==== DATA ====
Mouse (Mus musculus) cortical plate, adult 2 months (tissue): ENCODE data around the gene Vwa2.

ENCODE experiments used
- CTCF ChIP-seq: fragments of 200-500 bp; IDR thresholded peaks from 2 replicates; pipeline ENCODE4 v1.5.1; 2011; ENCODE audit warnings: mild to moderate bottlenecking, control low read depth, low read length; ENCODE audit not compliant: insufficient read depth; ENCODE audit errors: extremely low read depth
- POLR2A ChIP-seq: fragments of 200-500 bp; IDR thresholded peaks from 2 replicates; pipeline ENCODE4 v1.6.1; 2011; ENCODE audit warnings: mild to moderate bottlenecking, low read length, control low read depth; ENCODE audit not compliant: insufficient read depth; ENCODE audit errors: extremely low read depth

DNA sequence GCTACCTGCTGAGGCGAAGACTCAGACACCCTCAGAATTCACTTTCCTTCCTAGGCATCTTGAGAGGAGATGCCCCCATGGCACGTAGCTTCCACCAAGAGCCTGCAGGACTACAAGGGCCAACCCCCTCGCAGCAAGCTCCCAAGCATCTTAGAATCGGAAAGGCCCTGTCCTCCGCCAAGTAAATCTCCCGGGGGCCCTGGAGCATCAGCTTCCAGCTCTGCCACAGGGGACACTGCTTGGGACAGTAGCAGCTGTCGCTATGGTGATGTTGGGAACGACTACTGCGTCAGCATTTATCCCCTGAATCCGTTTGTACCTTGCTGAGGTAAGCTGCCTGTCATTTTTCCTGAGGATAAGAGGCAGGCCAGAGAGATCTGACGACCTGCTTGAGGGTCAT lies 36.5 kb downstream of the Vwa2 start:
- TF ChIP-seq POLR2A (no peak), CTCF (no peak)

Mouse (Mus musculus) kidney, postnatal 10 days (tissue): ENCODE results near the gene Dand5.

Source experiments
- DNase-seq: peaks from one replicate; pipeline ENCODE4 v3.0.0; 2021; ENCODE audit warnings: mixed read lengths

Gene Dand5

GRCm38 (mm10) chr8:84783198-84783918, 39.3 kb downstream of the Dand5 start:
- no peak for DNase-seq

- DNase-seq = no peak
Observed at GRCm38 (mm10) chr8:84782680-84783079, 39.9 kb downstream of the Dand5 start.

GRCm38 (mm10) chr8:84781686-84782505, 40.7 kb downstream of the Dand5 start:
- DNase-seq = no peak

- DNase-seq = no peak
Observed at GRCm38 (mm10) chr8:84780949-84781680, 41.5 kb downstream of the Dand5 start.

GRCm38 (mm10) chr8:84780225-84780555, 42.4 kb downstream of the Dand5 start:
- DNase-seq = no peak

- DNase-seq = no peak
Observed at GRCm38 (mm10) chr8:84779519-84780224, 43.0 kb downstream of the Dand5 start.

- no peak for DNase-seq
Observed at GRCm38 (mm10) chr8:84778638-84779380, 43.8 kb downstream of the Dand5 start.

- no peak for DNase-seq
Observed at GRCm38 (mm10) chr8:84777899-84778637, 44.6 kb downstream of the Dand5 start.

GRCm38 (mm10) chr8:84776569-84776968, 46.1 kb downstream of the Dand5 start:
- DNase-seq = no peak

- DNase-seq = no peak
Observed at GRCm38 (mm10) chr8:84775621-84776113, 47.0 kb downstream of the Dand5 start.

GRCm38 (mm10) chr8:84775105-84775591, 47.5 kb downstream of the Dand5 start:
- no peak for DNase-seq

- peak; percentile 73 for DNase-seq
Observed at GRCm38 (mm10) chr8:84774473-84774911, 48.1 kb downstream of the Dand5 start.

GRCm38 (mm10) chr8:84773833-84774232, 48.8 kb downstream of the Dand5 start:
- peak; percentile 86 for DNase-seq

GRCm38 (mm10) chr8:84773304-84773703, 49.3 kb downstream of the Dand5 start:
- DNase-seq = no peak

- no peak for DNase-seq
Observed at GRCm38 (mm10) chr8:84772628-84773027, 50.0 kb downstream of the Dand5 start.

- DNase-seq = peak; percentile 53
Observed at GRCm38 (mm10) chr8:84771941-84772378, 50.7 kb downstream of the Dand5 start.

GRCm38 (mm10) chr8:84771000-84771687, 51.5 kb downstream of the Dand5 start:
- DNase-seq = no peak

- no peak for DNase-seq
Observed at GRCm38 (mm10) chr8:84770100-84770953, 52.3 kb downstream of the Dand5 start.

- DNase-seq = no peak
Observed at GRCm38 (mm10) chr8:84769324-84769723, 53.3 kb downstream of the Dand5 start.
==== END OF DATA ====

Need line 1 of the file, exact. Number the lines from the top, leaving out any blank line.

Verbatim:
Mouse (Mus musculus) cortical plate, adult 2 months (tissue): ENCODE data around the gene Vwa2.